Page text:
Harris is a member of three Halls of Fame, and has won five Grammy awards. Tonight’s Christmas concert is the first of two scheduled for Orchestra Kentucky this month. The group will also present A Rockin’ Christmas on December 14.
The future became a little murkier for a historic church building in downtown Bowling Green on Friday.
In August, the Southern Kentucky Performing Arts Center posted a $250,000 dollar winning bid for the vacant Taylor’s Chapel A.M.E. Church. But SKyPAC says a 90-day window to find a donor to finance the restoration of the church building has come and gone without anyone stepping forward. SKyPAC says it will let the purchase agreement expire and has no plans for the building.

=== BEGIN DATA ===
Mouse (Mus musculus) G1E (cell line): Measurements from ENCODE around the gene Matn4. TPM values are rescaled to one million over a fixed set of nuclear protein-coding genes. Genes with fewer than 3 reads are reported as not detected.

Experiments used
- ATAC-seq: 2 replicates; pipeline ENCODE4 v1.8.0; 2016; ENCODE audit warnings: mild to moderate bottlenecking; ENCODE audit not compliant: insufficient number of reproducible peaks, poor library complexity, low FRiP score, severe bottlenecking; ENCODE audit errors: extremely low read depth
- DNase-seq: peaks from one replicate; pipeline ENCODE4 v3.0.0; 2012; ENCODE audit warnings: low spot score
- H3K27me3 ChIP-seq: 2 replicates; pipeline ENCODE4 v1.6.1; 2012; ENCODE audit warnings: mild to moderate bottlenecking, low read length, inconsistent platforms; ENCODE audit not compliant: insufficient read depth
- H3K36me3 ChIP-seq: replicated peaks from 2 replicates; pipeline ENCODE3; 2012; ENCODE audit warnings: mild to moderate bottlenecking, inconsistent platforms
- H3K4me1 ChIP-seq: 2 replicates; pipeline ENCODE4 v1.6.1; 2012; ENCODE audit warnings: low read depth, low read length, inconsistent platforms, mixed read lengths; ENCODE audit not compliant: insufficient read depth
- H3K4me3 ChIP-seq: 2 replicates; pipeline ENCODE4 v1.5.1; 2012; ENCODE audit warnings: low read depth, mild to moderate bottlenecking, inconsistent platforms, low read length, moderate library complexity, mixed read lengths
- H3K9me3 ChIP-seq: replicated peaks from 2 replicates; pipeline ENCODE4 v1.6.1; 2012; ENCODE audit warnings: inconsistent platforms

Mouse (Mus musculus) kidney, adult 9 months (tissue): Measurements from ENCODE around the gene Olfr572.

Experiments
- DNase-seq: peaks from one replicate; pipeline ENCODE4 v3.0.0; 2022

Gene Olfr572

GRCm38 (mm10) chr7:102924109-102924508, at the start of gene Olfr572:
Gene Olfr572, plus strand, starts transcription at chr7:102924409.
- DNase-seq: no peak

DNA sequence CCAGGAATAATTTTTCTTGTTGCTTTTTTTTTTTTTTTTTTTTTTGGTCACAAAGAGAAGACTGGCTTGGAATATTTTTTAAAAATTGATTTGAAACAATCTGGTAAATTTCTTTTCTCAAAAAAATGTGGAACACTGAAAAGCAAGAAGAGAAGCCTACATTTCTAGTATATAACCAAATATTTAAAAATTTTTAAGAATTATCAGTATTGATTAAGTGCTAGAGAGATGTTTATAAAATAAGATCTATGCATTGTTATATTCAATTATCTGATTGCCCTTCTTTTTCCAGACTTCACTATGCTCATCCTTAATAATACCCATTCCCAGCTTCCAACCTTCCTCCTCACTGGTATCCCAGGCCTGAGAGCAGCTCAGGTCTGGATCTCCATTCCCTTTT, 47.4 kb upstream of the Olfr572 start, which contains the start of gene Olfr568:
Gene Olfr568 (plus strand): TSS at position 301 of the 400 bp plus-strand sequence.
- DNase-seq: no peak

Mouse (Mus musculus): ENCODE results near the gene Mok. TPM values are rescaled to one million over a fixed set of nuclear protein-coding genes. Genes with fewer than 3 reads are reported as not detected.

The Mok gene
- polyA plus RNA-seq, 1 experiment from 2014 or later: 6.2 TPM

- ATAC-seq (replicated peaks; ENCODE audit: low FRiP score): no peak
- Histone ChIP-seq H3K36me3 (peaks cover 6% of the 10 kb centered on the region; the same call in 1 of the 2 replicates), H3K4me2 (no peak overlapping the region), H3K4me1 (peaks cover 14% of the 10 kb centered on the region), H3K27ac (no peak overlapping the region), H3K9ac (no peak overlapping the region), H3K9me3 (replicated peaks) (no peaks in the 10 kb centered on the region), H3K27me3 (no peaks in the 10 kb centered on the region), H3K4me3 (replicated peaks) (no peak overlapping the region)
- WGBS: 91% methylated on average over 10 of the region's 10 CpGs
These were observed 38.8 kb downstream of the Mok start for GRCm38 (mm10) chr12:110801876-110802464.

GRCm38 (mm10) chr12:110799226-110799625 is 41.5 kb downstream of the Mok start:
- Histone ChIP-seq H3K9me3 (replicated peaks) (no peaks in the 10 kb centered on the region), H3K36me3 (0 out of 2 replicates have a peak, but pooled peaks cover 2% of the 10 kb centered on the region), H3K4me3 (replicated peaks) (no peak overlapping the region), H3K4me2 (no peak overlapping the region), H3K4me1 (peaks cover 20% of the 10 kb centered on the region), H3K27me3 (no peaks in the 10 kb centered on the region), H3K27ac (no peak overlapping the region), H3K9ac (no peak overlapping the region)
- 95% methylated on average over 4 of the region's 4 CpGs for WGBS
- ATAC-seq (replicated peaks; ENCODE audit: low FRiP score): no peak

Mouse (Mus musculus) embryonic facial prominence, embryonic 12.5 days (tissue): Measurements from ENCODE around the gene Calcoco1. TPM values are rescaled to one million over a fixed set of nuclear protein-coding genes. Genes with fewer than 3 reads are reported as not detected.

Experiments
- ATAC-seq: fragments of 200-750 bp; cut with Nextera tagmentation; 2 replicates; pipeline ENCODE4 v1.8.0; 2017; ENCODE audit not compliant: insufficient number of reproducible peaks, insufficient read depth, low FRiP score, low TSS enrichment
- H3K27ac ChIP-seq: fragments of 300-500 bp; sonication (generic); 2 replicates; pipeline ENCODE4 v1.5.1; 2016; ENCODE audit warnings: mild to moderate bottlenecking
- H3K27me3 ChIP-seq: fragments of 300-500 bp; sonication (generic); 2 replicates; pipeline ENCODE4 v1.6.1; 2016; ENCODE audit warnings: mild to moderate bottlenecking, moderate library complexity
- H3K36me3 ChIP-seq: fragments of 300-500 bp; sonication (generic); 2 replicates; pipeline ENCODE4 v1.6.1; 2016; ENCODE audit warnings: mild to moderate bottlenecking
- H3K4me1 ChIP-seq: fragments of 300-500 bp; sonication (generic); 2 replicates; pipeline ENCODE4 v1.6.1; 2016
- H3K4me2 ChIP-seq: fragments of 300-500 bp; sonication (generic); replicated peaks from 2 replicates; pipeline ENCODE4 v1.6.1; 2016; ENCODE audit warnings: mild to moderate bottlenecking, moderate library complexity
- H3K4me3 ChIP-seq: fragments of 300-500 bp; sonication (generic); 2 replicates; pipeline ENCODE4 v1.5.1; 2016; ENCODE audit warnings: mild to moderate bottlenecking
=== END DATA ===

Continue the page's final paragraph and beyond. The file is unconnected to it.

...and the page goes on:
SKyPAC’s Executive Director and CEO Tom Tomlinson says the organization won’t use operating funds to restore the church building.
Neil Sedaka talks his songs, his career and his upcoming trip to Bowling Green
To say Neil Sedaka’s musical career got off to a fast start would be an understatement.
“I started writing at 13 years old and had hit records by LaVern Baker, Clyde McPhatter and Connie Francis,” said Sedaka. “And then when I was 19, I decided, rather than give away the songs to other singers, I auditioned for RCA Victor as a singer-songwriter and they signed me to a contract.”
But as quickly as his star rose, it fizzled in the 1960s, a decade of upheaval and cultural shifts.